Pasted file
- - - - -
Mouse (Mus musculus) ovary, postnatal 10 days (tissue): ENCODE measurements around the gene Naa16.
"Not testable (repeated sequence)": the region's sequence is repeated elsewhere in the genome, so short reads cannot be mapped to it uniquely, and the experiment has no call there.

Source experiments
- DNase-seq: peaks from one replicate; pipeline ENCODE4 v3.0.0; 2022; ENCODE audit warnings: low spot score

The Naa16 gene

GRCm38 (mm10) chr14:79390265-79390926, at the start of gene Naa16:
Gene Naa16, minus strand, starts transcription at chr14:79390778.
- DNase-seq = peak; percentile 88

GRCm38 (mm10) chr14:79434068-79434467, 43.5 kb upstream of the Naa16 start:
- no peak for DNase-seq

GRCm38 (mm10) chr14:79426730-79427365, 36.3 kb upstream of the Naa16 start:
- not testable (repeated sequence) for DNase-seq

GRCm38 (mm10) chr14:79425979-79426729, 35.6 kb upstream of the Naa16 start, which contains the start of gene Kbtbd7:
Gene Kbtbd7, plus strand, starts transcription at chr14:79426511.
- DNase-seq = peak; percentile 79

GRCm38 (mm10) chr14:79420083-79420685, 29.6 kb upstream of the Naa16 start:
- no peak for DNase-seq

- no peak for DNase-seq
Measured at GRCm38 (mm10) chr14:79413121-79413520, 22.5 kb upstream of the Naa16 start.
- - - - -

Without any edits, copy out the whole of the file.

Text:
Mouse (Mus musculus) ovary, postnatal 10 days (tissue): ENCODE measurements around the gene Naa16.
"Not testable (repeated sequence)": the region's sequence is repeated elsewhere in the genome, so short reads cannot be mapped to it uniquely, and the experiment has no call there.

Source experiments
- DNase-seq: peaks from one replicate; pipeline ENCODE4 v3.0.0; 2022; ENCODE audit warnings: low spot score

The Naa16 gene

GRCm38 (mm10) chr14:79390265-79390926, at the start of gene Naa16:
Gene Naa16, minus strand, starts transcription at chr14:79390778.
- DNase-seq = peak; percentile 88

GRCm38 (mm10) chr14:79434068-79434467, 43.5 kb upstream of the Naa16 start:
- no peak for DNase-seq

GRCm38 (mm10) chr14:79426730-79427365, 36.3 kb upstream of the Naa16 start:
- not testable (repeated sequence) for DNase-seq

GRCm38 (mm10) chr14:79425979-79426729, 35.6 kb upstream of the Naa16 start, which contains the start of gene Kbtbd7:
Gene Kbtbd7, plus strand, starts transcription at chr14:79426511.
- DNase-seq = peak; percentile 79

GRCm38 (mm10) chr14:79420083-79420685, 29.6 kb upstream of the Naa16 start:
- no peak for DNase-seq

- no peak for DNase-seq
Measured at GRCm38 (mm10) chr14:79413121-79413520, 22.5 kb upstream of the Naa16 start.